Frasier and Niles are obviously the heart of the show, and their pretentious lives—seasoning crêpe pans, attending the opera, or bickering over the wine club presidency—set the aesthetic tone. “It was interesting to see these two pompous brothers on TV making highbrow wisecracks when that kind of thing was such a rarity on TV,” says Frasier fan and menswear writer Ben Kriz, who recently relaunched his Frasier Fits Instagram.
But the clothes aren’t just props. In Frasier, they told the story. Differences in the brother’s tailoring aren’t the only contrasts: Their father, Martin, a retired cop, is often mocked by his children for his baseball jackets, plaid shirts and La-Z-Boy recliner—pure sacrilege to the Crane brothers. Similarly, when Niles tries to embrace a freer lifestyle and transition to “Island Niles,” it’s shown through his clothes—out go the suits and in come the Hawaiian shirts, a goatee, and a commitment to being underwear-free.
Still, it’s the suits and ties that people remember. “The Crane brothers’ default mode is the suit,” says Kriz. “They can look uncomfortable in anything else. In the first season, Frasier is wearing things that wouldn’t look out of place in a Drake’s lookbook—I mean that in the best way possible. There are colorful striped dress shirts paired with playful deco and paisley ties, along with sweater vests. In later seasons, he gets a little more chic with tonal pairings.”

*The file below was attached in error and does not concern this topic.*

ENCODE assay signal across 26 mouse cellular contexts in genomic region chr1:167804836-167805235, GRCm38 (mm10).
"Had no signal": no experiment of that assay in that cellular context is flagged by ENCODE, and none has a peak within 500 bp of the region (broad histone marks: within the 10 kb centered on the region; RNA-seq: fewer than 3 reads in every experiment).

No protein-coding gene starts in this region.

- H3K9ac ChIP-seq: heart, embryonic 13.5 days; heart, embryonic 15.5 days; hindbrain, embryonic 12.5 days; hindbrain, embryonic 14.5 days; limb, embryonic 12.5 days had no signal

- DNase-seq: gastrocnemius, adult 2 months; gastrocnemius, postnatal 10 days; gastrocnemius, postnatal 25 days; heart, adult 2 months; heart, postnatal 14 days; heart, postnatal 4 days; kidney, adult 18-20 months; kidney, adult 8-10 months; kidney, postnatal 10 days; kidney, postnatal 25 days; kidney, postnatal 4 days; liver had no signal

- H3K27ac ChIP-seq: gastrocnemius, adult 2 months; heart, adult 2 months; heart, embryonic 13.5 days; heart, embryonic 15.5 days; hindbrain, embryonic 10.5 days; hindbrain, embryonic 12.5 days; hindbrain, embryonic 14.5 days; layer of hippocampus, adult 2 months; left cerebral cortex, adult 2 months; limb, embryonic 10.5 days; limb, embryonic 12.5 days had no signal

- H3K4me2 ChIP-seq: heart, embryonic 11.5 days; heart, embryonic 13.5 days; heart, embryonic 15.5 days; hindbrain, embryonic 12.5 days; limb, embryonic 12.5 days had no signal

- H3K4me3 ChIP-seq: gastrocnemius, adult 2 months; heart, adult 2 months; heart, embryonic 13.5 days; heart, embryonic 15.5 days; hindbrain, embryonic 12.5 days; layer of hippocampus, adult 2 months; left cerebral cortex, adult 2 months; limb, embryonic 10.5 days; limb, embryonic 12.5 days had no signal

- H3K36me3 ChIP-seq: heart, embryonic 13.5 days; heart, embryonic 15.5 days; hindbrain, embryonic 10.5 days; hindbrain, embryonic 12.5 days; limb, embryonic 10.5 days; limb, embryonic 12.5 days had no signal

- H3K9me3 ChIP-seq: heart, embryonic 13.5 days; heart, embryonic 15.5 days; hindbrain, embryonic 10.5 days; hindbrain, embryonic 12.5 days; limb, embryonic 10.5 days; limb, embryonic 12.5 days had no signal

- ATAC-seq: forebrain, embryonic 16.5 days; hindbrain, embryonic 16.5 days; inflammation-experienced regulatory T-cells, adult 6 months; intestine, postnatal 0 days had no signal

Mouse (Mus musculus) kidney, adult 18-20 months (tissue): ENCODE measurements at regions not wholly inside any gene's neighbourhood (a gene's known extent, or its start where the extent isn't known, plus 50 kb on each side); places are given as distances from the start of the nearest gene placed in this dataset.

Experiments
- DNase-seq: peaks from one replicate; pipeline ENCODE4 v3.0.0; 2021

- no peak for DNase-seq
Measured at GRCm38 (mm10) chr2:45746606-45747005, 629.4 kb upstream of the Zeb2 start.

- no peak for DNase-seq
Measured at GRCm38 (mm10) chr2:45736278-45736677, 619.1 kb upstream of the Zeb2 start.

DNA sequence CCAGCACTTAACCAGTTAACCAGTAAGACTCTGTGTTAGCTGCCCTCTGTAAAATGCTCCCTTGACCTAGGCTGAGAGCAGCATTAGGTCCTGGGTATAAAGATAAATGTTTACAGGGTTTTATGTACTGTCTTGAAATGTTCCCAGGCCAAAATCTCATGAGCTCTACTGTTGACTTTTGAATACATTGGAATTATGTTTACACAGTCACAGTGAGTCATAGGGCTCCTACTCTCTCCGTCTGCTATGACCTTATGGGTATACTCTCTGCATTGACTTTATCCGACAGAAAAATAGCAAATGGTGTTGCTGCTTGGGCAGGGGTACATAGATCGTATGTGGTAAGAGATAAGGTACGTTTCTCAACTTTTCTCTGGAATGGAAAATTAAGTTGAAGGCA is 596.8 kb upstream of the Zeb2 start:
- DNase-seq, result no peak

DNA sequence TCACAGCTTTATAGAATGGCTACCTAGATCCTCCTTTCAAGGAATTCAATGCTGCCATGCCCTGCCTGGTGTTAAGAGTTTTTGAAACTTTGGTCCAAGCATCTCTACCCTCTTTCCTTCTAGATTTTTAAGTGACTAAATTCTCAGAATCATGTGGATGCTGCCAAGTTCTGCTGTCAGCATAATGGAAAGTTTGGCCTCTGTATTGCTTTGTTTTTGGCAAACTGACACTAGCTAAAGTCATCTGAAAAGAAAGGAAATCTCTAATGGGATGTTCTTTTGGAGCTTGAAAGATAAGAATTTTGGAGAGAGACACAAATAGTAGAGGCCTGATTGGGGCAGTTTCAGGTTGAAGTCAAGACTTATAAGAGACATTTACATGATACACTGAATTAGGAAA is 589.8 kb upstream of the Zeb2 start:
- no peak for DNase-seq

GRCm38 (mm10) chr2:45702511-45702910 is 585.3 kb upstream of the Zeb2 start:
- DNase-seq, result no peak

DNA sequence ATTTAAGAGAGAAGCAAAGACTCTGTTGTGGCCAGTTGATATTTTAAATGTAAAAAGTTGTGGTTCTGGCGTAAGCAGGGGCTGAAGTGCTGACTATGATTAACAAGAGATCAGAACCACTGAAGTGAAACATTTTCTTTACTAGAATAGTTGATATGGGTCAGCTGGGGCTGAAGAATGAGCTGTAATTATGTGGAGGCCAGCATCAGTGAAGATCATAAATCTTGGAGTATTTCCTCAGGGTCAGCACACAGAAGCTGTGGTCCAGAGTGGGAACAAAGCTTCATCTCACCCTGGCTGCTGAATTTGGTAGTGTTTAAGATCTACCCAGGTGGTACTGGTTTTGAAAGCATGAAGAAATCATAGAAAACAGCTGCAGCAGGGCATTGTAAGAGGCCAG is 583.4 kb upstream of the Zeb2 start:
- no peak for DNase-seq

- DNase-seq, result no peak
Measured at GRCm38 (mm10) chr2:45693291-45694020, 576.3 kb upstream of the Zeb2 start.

The aesthetic approach of the show’s lead character was a deliberate choice, and it extends far beyond the clothes. There is the meticulously decorated apartment—the Rauschenberg print, the sofa modeled on one from Coco Chanel’s atelier. There is the daily sherry and there are the fine dinners (who can forget Frasier’s beloved Chez Henri?). David Lee, the series’s co-creator, explained those decisions in that Los Angeles Times piece: “We decided that Frasier would know what an Eames chair is and what a Wassily chair is, and our thought was that he’d also know who Giorgio Armani is.”